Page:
[Ip-health] Germany: The business with cancer

James Love james.love at keionline.org
Fri Apr 12 06:14:05 PDT 2019


Niklas Schenck pointed out this article, and I used Google translate to
read it.

https://www.sueddeutsche.de/politik/aussenansicht-das-geschaeft-mit-krebs-1.4343150

February 24, 2019, 18:26

The business with cancer

Wolf-Dieter Ludwig, 67, oncologist, is Chairman of the Drug Commission of
the German Medical Association. (Photo: oh)

The industry is making big money with new drugs. The patients benefit too
rarely.

By Wolf-Dieter Ludwig

The financial toxic effects of cancer drugs are currently being discussed
in many countries. In the US, personal bankruptcy is no longer uncommon as
a result of high co-payments in the treatment of cancer. In Germany,
high-priced drugs for cancer are increasingly endangering the sustainable
financing of our healthcare system.

For some years now, the drug market has seen a trend to develop about
one-third of newly approved drugs for the treatment of cancer. The reasons
are obvious: over the past decade, pharmaceutical companies have had to
make a strategic turnaround as patents expired for many of their sales
drivers, for example, for the treatment of high blood pressure and coronary
heart disease. They have therefore focused on lucrative market segments,
especially on cancer.

In particular, the novel immunotherapies have sparked Goldgräberstimmung at
the leading pharmaceutical companies. The latest sales figures for cancer
drugs show how successful the turnaround was accomplished: According to the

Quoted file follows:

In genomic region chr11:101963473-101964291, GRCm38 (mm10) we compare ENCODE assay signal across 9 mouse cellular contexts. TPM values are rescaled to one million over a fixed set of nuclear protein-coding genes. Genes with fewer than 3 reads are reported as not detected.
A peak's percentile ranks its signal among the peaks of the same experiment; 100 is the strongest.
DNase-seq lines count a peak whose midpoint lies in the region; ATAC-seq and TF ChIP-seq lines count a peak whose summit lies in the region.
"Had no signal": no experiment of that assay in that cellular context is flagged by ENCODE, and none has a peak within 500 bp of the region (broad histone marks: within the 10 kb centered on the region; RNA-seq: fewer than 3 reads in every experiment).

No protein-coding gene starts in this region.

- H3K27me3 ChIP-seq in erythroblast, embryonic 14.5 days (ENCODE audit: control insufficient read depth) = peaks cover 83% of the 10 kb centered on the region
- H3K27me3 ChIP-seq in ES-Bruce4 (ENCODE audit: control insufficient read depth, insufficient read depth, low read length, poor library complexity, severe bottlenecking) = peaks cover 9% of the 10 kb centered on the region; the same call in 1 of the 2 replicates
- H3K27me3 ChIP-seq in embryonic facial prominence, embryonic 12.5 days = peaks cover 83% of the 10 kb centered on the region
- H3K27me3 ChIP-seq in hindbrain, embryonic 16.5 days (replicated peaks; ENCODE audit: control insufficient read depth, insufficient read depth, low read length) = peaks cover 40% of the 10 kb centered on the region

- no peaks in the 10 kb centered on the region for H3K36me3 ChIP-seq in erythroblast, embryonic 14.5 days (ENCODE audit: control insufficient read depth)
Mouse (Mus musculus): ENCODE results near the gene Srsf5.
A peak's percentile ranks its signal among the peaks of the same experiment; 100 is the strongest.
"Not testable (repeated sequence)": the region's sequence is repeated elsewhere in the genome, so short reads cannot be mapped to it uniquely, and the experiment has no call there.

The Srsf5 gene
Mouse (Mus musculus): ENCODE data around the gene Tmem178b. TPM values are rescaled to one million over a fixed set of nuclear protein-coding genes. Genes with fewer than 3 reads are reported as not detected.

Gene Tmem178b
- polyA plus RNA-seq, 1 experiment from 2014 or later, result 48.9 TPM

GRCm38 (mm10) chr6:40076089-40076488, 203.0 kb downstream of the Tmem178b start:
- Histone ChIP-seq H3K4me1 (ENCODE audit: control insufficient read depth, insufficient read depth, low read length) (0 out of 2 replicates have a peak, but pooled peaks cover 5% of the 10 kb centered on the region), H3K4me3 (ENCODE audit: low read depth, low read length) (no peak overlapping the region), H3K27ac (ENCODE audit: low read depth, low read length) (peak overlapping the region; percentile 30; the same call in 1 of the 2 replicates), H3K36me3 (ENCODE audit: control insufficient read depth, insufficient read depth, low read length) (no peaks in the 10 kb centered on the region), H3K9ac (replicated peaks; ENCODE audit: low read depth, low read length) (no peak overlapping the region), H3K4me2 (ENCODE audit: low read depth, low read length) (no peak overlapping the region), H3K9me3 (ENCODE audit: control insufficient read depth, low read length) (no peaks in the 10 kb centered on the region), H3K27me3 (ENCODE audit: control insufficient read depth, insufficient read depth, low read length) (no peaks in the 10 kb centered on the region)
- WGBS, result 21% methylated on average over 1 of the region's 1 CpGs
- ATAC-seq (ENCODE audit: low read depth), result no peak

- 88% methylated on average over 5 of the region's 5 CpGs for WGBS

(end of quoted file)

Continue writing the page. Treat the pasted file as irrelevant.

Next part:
Drug Prescription Report 2018 were 6.5 billion euros from the public health
insurance in 2017 paid, worldwide there were (Source: IQVIA Institute)
around 133 billion dollars. The forecast for 2022: 200 billion dollars with
annual growth rates of ten to 13Percent. In particular, pharmaceutical
companies have benefited from major advances in basic academic research
that have contributed to a better understanding of carcinogenesis at the
molecular level and have enabled the development of many targeted drugs
with often new modes of action.

This is why cancer is currently by far the most lucrative market segment
for pharmaceutical companies - not only because of the high prices, but
also because of the demographic trend: there are more and more older
patients suffering from cancer who often lack curative therapy options.
Urgently needed medicines, for example for the treatment of diseases of the
central nervous system or antibiotics against infections with resistant
germs, were neglected on the other hand because of extensive research and
high development costs.

The Orphan Medicinal Products (Orphan Drugs) Regulations, which came into
force in the United States in 1983 and in Europe in 2000, were also a
godsend for the pharmaceutical companies, as the financial incentives -
seven to ten years of market exclusivity, reduced fees in the marketing
authorization process Cancer drugs could be used.

Unfortunately, the clinical benefit rarely justifies the high costs

Orphan drug sales worldwide are projected to grow to about $ 262 billion
annually by 2024, and 14 out of the top 20 drugs will be used to treat